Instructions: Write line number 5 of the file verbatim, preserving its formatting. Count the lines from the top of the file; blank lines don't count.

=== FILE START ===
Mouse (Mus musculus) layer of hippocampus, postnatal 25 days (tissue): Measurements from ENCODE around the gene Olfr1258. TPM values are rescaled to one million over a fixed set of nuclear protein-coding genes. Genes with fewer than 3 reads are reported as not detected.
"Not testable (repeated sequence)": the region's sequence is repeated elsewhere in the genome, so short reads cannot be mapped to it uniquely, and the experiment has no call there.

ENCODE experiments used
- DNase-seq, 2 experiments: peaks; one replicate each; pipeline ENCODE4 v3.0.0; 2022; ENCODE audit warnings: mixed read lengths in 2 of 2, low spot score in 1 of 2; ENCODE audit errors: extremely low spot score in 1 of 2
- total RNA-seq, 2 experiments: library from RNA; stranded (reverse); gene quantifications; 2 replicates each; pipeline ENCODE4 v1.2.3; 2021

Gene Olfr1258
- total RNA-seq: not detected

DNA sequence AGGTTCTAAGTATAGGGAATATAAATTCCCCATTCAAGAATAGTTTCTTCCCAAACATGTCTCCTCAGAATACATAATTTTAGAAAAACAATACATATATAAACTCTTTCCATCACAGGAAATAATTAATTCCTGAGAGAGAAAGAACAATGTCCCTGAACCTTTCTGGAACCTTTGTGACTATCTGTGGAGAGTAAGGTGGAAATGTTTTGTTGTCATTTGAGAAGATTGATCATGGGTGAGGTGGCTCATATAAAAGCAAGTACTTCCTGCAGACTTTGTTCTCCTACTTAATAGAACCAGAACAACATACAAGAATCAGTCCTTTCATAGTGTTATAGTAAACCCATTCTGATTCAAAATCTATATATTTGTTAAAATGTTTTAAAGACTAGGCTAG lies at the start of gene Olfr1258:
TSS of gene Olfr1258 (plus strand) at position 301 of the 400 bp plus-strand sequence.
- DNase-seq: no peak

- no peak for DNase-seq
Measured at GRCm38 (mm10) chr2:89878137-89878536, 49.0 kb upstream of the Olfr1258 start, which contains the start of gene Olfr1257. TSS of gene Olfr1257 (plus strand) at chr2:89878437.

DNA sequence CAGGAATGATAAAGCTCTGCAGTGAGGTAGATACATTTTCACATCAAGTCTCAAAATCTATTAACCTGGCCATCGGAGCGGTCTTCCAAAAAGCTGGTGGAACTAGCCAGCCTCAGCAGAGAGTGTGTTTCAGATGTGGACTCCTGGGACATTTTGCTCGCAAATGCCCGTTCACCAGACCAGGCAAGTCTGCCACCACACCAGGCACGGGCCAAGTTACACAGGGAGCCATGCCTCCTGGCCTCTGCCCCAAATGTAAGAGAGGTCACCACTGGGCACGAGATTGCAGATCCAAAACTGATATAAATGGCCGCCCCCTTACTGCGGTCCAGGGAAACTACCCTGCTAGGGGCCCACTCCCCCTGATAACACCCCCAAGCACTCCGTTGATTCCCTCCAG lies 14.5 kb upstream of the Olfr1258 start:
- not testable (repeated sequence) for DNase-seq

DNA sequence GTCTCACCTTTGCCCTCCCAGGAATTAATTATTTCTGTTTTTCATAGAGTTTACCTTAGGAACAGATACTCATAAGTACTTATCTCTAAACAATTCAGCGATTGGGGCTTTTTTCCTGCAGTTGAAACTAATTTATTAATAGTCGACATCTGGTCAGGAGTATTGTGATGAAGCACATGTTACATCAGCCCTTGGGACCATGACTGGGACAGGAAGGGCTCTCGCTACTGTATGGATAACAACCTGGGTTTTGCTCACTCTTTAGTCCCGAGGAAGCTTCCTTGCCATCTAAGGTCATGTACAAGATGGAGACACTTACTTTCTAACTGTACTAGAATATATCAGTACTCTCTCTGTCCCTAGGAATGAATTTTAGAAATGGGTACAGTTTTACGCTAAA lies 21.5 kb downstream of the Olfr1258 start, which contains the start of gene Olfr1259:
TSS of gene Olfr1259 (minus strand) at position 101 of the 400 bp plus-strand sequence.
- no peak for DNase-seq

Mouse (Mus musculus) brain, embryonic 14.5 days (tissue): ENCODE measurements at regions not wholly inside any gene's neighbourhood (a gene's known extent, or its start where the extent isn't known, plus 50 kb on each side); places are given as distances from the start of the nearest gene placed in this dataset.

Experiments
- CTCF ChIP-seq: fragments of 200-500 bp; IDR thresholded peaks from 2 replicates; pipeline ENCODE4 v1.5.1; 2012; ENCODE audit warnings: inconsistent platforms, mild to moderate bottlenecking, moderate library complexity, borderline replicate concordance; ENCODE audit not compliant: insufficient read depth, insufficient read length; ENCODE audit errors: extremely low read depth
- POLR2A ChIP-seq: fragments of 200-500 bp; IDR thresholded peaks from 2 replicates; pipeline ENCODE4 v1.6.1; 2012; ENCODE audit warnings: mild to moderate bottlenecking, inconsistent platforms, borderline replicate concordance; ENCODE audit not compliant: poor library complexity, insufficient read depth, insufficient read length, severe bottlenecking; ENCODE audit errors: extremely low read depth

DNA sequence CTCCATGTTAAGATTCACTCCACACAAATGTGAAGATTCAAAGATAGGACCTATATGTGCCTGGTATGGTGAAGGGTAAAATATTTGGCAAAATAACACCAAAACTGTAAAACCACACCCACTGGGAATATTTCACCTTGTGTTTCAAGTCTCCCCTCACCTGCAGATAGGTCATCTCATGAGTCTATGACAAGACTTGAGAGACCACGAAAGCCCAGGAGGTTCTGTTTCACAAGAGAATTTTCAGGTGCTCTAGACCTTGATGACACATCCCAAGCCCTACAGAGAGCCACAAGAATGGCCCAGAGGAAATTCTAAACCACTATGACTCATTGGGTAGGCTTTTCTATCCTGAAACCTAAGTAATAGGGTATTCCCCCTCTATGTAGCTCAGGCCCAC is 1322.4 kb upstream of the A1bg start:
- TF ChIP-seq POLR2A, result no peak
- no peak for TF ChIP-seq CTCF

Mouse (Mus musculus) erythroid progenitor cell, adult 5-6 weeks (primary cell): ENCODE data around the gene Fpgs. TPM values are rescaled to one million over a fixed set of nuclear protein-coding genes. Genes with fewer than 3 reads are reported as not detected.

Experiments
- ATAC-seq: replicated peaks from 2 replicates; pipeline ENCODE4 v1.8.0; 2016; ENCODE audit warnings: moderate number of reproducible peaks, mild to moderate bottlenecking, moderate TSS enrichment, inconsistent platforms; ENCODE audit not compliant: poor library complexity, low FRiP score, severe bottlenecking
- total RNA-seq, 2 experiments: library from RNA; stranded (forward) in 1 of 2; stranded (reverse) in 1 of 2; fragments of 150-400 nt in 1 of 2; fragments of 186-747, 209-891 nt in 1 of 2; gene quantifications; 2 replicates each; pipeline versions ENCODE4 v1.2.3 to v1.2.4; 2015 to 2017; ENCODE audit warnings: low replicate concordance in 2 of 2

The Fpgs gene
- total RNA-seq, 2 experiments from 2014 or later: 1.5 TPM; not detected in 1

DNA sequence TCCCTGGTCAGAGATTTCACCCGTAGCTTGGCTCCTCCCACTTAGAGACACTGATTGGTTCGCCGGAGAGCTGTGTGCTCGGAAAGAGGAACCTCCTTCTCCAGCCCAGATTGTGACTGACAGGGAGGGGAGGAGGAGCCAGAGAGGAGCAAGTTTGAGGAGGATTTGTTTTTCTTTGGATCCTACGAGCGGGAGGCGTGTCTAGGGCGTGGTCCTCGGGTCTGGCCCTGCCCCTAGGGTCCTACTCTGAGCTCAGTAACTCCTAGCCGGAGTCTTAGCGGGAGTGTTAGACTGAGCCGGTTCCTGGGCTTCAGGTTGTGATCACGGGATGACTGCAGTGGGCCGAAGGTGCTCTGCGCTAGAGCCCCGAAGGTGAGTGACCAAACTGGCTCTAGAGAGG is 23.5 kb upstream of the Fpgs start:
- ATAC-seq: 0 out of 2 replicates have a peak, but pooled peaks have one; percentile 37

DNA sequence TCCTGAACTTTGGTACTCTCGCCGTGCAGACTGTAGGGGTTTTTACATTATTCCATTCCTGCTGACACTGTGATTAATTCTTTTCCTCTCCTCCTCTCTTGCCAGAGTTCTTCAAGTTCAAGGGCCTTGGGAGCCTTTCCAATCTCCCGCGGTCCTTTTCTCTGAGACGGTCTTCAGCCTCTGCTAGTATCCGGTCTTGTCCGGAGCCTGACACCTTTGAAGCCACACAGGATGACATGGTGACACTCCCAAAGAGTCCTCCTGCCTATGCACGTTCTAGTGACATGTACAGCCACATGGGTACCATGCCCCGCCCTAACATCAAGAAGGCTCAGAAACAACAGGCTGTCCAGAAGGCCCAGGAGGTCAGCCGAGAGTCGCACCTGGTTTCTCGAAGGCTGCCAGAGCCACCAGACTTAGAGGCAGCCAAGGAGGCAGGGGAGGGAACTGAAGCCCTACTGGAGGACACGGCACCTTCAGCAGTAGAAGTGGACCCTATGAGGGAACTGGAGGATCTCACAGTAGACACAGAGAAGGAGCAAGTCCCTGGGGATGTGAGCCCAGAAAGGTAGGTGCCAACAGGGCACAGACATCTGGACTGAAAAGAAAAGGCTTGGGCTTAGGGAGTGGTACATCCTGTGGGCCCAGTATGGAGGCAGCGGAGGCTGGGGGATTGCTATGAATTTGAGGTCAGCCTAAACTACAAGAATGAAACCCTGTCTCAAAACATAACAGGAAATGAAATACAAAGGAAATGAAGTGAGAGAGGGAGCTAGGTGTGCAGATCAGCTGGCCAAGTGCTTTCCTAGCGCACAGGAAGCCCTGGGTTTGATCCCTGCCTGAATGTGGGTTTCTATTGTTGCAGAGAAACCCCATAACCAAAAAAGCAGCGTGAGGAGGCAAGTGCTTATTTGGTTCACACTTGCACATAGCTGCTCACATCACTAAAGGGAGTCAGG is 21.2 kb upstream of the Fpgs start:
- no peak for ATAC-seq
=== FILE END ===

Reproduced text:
- total RNA-seq, 2 experiments: library from RNA; stranded (reverse); gene quantifications; 2 replicates each; pipeline ENCODE4 v1.2.3; 2021